“I figured if I was nice, I would impress girls. If I was nice enough, I would get a girlfriend.”
I’ve heard this so many times. And for the record, I think it’s incredible. How awesome does a human have to be in order to understand that basic kindness is the bedrock of all relationships? When young men say this to me, it warms my heart. These are lovely, beautiful people, and they’re going to do well in life.
But they’re not going to get a girlfriend. If they do, it’s likely to be shallow, unfulfilling and short lived.
That’s because ‘nice’ is what you do when you’re scared to be who you really are.
Nice is a tool. It’s a predetermined set of behaviors that can be followed in casual social situations in order to avoid awkwardness and hurt feelings. It’s a default setting, and one that works really, really well for 90% of your life—in the office, going to the bank, meeting someone new, walking down the street. Without nice, rudeness would reign in restrooms, yelling matches would pepper our time on public transit, and don’t even get me started on the damage the service industry would inflict on customers, unfettered by this do-no-harm social code. Sent a steak back to the kitchen? Prepare to be punched in the face by the chef.
Nice prevents us from clawing at each other’s’ throats. It’s the lubricant that allows complex, weird, hurting people to have social intercourse without too much soreness afterwards. Emotionally, I mean.
It also separates us from the real, authentic experience we’re having every moment. It gives us an excuse not to share that authentic experience with the people who are experiencing it with us. Because it’s pre-set and default, it’s autopilot. It’s a way for us to cop out. Nice is a way to momentarily disown the dirty ugly parts of ourselves that we are so afraid others will see.
Nice is denying the shadow; the parts of yourself that you wish weren’t part of you …. That means it’s denying others—especially romantic partners—the opportunity to know and love you for who you really are.
It’s pretending you don’t feel afraid, or inadequate, or sometimes lost or often lonely. It’s denying that you are a complex, weird, difficult person who struggles in the world and deserves to be wholly loved and accepted anyways. That means it’s denying others—especially romantic partners—the opportunity to know and love you for who you really are.
We’re all weirdos. We’re all hurting. We all have things about ourselves that we think are so awful that we aren’t even aware they are part of us, because we’re denying them so hard. Nice is one of the main tools we use to deny those things. “I’m not angry!” we cry. “I’m nice!’”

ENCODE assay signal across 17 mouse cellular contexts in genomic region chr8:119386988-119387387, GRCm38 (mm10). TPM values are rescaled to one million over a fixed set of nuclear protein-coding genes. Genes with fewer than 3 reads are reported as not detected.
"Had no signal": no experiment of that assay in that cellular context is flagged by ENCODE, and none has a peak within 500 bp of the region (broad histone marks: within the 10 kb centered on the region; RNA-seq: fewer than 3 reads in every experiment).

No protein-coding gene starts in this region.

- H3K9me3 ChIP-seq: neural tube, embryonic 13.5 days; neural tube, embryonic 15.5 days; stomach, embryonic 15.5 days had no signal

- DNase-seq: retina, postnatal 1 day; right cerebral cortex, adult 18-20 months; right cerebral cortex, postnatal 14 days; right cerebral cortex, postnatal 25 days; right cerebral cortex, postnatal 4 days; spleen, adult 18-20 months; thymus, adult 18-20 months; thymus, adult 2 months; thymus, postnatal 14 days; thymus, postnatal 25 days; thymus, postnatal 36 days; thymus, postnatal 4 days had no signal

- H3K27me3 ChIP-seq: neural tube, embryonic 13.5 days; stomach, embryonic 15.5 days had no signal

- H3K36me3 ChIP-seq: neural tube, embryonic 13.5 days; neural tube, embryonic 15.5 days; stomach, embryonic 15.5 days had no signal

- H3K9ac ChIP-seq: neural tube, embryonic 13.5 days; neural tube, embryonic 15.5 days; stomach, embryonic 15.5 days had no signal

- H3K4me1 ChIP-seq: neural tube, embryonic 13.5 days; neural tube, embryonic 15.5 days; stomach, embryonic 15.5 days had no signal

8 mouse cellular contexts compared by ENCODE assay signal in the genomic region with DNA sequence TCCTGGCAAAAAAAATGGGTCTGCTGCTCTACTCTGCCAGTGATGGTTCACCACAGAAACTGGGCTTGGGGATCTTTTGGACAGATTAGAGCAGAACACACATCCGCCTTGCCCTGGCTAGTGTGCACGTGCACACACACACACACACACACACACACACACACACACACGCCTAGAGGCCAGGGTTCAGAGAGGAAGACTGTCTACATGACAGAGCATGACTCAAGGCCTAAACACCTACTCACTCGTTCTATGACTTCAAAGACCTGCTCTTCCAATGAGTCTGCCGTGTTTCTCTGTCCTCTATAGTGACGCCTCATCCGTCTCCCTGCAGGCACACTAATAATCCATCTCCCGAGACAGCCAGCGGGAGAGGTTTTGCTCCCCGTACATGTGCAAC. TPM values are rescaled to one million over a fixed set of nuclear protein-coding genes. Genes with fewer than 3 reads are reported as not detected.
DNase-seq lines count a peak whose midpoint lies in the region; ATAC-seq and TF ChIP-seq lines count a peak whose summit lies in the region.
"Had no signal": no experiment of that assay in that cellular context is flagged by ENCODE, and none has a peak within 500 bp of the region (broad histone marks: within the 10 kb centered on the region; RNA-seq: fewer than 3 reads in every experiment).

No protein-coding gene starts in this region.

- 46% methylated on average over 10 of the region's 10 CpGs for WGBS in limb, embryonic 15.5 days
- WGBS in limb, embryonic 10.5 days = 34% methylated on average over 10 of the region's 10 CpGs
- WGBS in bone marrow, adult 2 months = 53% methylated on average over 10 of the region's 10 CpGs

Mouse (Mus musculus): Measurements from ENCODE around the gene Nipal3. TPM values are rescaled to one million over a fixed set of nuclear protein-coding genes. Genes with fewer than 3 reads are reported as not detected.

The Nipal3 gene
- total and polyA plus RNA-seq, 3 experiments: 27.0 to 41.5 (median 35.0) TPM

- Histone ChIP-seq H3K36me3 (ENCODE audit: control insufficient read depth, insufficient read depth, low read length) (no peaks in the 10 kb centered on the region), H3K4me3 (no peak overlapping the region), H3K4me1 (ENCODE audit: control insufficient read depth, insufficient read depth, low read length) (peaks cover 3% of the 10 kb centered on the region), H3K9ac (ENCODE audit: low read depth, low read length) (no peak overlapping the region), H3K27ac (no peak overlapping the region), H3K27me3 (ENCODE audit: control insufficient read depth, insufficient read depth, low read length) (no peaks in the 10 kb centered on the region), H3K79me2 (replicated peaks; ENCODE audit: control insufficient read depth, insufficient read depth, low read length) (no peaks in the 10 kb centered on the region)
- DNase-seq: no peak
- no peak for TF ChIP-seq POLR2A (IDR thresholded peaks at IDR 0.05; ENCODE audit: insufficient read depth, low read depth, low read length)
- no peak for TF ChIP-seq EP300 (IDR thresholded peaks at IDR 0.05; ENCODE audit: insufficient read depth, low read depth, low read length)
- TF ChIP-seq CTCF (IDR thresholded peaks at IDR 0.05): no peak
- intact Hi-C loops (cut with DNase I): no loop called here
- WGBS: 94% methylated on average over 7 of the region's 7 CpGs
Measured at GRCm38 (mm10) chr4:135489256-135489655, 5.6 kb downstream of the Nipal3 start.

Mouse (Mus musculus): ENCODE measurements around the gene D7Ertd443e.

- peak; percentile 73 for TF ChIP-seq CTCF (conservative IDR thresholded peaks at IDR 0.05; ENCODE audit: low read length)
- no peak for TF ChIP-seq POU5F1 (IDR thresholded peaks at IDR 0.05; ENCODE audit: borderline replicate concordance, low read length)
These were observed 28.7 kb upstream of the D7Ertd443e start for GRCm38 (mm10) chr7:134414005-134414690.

The truth is, you’re neither. You’re much more than what you feel. There are real women in the world who want desperately to see the truth of you. Even the parts you don’t like.
While it makes sense to eschew our freak flags in favor of social niceties 90% of the time, it is a terrible way to approach women you want to be with. It negates the possibility of real intimacy, stops the beautiful flower of connection from sprouting. We’re taught that we have to be nice in order to be worthy, acceptable, lovable. While it’s true that we have to be nice sometimes, in order to maintain social equilibrium, it’s also true that we can let our nice shield down with those who matter. Which is scary! Very scary! It’s the single most vulnerable thing a person can do.
Can you be brave enough to do that for the women you care about? We are yearning for your authentic presence. Can you provide it?
Some women want nice, and not just while you’re out at restaurants or meeting her parents for the first time. Those are the ones with whom you’ll eventually feel lonely in love, always a little bit separate from each other and from the real juicy wet sexy awkward moments of your life together. That’s because you’re helping each other maintain separation from your selves.
I’ve been there. I dated nice guys, and then wondered why it felt like I was dating a cardboard cut out. When these guys eventually, inevitably showed me who they really were, it was with resentment: they had held back, denied themselves, and all to please me. It hurt them, and they blamed me for that hurt. It’s hard to come back from that in a relationship.